Paste Magazine Premiere “I Want To Die Young” From Terminal Mind

Daily Dose: Terminal Mind, “I Want To Die Young”

Daily Dose: Terminal Mind, "I Want To Die Young"

Daily Dose is your daily source for the song you absolutely, positively need to hear every day. Curated by the Paste Music Team.

Some of the best punk/post-punk/new wave bands are the ones that burned out quickly, loudly and brightly. Often that was for bittersweet or tragic reasons, but a great many of them simply dissipated as the follies of youth evolved into the responsibilities of adulthood. One such group was the Austin, Texas outfit Terminal Mind.

Inspired by the late ‘70s noise of artists like John Cale and Pere Ubu, Terminal Mind released one spiny 7” EP of herky-jerky, politically-minded rackets as well as dropping a couple of bombs on some local compilations during their four short years together. Each one has the insinuating allure of a sermon but delivered with a scabrous intent and raw musicianship. The group also scored a few coups in their time, getting a chance to open for Iggy Pop and play alongside fellow Texan rabble rousers, Big Boys.

While the scattered pieces of Terminal Mind’s discography have been difficult and expensive to pull together, the good people of Sonic Surgery Records have done all the heavy lifting for you. This month, the label will release Recordings, a compilation of everything the group released during its short lifespan and some unheard gems from their archives. This is essential listening for students of American punk history or anyone that just wants to get a little riled up in front of their stereo on a Friday night. To get a clearer sense of what we mean, stream the lead track from this compilations “I Want To Die Young” right here.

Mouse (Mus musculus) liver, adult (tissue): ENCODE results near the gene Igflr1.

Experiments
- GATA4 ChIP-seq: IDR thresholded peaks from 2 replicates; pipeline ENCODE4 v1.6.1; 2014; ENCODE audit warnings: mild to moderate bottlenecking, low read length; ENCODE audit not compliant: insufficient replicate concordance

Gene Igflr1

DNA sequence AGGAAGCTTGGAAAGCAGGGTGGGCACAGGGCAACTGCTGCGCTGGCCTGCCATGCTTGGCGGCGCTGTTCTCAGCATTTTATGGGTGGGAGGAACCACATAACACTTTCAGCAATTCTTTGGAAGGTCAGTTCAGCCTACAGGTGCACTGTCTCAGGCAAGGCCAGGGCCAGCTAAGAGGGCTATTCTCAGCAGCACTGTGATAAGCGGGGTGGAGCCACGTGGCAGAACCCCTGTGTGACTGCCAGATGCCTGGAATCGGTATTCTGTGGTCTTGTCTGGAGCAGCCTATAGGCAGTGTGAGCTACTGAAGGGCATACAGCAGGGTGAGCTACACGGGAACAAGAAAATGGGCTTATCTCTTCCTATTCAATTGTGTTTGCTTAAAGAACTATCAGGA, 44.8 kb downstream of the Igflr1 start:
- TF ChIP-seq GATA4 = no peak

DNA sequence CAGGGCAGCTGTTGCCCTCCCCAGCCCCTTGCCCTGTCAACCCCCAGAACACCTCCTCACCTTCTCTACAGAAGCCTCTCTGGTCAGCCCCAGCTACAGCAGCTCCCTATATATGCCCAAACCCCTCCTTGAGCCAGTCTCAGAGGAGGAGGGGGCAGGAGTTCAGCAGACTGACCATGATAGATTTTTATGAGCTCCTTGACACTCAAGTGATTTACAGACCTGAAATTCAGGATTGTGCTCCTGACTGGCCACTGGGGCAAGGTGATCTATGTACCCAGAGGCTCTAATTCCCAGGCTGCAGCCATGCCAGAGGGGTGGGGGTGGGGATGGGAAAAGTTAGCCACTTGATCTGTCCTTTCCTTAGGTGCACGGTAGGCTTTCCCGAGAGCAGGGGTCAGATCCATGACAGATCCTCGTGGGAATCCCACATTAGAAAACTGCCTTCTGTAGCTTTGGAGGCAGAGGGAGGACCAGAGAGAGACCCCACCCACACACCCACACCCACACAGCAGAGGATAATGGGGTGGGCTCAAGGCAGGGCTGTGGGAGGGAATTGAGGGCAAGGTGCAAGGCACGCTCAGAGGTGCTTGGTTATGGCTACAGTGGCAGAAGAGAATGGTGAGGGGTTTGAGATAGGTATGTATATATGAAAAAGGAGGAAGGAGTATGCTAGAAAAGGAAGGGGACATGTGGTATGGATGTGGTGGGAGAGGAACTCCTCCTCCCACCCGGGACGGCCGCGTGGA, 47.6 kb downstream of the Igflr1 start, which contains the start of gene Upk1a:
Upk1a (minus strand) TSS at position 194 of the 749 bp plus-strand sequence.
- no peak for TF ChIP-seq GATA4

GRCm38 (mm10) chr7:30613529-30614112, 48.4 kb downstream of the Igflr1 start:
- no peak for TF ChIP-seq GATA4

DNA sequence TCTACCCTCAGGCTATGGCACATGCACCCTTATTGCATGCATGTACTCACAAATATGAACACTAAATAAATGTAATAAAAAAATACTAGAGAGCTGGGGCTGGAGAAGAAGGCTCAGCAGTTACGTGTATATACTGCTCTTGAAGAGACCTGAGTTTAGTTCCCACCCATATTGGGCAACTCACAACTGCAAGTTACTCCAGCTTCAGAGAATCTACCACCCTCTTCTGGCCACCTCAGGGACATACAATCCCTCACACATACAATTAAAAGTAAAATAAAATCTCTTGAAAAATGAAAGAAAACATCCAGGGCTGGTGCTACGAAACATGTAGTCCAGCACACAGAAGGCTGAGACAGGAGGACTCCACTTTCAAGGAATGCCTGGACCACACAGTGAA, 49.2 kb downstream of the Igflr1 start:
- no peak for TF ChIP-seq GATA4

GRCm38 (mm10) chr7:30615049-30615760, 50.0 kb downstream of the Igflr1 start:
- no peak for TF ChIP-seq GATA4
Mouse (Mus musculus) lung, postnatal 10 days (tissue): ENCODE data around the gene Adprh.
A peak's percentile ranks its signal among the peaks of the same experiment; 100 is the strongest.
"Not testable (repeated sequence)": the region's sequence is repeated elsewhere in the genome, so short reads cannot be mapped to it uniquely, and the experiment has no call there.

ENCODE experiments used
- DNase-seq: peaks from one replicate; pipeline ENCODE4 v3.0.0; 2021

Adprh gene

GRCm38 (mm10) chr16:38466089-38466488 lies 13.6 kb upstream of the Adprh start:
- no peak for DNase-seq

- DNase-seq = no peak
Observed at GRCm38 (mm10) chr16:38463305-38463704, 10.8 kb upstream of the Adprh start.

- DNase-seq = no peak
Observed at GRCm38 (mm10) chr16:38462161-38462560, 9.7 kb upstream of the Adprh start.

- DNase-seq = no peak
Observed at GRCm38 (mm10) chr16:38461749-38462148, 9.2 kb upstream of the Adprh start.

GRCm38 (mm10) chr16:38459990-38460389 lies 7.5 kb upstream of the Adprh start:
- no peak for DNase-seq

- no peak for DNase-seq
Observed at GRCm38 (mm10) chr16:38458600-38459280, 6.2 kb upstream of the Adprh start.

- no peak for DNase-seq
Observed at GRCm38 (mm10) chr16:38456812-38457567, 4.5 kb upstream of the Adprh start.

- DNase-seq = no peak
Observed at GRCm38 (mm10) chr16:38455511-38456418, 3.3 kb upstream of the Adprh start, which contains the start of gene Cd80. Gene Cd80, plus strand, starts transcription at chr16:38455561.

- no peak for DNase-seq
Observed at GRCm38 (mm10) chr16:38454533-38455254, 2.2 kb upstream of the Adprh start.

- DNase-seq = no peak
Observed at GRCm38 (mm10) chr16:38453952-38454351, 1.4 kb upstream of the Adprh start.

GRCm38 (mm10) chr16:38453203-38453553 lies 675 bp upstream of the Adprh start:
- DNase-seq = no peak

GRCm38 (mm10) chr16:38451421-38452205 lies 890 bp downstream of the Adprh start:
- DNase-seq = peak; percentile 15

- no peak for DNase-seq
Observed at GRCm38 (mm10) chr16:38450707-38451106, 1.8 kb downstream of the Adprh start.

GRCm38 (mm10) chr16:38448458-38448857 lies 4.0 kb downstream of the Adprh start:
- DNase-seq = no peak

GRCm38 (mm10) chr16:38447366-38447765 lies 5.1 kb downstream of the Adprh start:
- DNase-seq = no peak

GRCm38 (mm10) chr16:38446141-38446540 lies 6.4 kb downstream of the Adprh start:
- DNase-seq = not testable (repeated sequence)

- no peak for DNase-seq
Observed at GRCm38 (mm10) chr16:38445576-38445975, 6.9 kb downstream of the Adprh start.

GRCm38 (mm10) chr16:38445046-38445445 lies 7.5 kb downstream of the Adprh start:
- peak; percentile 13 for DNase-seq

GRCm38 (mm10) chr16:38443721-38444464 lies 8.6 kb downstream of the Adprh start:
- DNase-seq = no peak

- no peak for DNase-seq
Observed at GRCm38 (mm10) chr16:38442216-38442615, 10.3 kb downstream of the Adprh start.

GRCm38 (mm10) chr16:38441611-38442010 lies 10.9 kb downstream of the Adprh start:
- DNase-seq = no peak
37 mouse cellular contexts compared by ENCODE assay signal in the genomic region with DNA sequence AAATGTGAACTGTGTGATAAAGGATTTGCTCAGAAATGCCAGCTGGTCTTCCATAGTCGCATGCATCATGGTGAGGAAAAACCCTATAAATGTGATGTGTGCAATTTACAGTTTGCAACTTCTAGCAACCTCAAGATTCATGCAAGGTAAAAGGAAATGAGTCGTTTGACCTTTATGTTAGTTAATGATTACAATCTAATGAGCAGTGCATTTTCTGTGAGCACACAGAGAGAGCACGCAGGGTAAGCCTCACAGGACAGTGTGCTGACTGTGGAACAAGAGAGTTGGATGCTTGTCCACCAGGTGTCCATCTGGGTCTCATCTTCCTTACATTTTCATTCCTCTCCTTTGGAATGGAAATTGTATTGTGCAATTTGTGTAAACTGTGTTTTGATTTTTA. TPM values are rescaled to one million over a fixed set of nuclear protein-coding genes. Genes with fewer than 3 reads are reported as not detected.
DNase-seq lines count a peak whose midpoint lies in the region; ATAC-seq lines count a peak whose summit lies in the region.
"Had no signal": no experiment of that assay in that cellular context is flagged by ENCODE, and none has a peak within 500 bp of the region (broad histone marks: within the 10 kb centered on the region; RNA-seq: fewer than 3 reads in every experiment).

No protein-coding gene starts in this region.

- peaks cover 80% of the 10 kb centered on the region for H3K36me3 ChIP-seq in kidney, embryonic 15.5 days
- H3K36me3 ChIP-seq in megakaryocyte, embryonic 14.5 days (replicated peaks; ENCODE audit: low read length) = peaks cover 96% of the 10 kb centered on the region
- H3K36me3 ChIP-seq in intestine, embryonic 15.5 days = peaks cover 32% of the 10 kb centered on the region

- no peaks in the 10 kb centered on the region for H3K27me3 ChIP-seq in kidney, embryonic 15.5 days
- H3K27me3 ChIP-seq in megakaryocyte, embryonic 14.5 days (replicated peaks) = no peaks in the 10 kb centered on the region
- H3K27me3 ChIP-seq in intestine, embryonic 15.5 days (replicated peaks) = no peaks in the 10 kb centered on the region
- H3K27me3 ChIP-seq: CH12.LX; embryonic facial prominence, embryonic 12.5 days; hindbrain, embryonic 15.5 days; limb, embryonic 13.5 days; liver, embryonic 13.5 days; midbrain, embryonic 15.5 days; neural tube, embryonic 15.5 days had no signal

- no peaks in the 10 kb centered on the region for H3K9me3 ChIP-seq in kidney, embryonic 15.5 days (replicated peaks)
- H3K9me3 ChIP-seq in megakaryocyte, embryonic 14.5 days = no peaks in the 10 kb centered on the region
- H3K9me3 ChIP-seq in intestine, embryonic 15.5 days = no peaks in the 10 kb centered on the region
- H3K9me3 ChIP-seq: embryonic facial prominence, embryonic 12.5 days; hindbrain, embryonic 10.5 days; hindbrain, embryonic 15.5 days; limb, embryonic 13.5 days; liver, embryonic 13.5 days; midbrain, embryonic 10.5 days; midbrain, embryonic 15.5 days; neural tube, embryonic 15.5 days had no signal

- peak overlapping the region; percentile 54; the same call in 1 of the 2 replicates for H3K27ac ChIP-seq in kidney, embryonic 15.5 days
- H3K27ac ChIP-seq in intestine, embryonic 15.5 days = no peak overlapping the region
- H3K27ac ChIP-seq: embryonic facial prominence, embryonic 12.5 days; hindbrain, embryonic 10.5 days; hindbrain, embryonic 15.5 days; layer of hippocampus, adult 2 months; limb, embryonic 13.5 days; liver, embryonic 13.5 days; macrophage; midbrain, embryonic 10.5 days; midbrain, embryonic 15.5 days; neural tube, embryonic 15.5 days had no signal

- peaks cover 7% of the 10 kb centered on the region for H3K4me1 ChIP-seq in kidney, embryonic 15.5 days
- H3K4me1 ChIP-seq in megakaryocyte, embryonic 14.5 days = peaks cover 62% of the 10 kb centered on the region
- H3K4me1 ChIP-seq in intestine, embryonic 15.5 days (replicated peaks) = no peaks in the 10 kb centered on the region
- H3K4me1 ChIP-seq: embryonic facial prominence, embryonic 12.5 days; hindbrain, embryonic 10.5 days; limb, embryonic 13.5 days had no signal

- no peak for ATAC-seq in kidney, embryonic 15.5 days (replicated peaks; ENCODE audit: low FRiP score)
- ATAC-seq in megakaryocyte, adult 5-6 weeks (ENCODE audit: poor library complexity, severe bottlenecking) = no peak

Premiere of Wei Zhongle’s “Mute” at Paste Magazine

Daily Dose: Wei Zhongle, “Mute”

Daily Dose: Wei Zhongle, "Mute"

Daily Dose is your daily source for the song you absolutely, positively need to hear every day. Curated by the Paste Music Team.

Rob Jacobs and John McCowen thrive on restlessness. Their joint project Wei Zhongle has maintained a rotating cast of musicians through the five albums they have released under that name. Their work—guitar/vocals and amplified clarinet, respectively—have been the only constants. That free-flowing, open door policy has meant that, much to the delight of avant rock fans, their music constantly surprises. 2015’s Nu Trance was smashed together motorik rhythms with the swirl of North African melodics where Raised High/Brought Low from 2013 dabbled in jazz textures and an almost country-like rambling.

The latest pleasant shock to the system from this Chicago-based outfit is the new album The Operators, out on January 26th via Self Sabotage Records. This latest full-length finds Jacobs, McCowen and their new bandmates Pat Keen and Phil Sudderberg getting almost accessible. At least as accessible as, say, Fear Of Music’s more challenging moments got. The record is bouncy and bubbly yet cut through with hard angles and sharp points. Give a listen to this slithery beast of a song from the new LP and take care not to let it wrap around your cerebral cortex too tightly.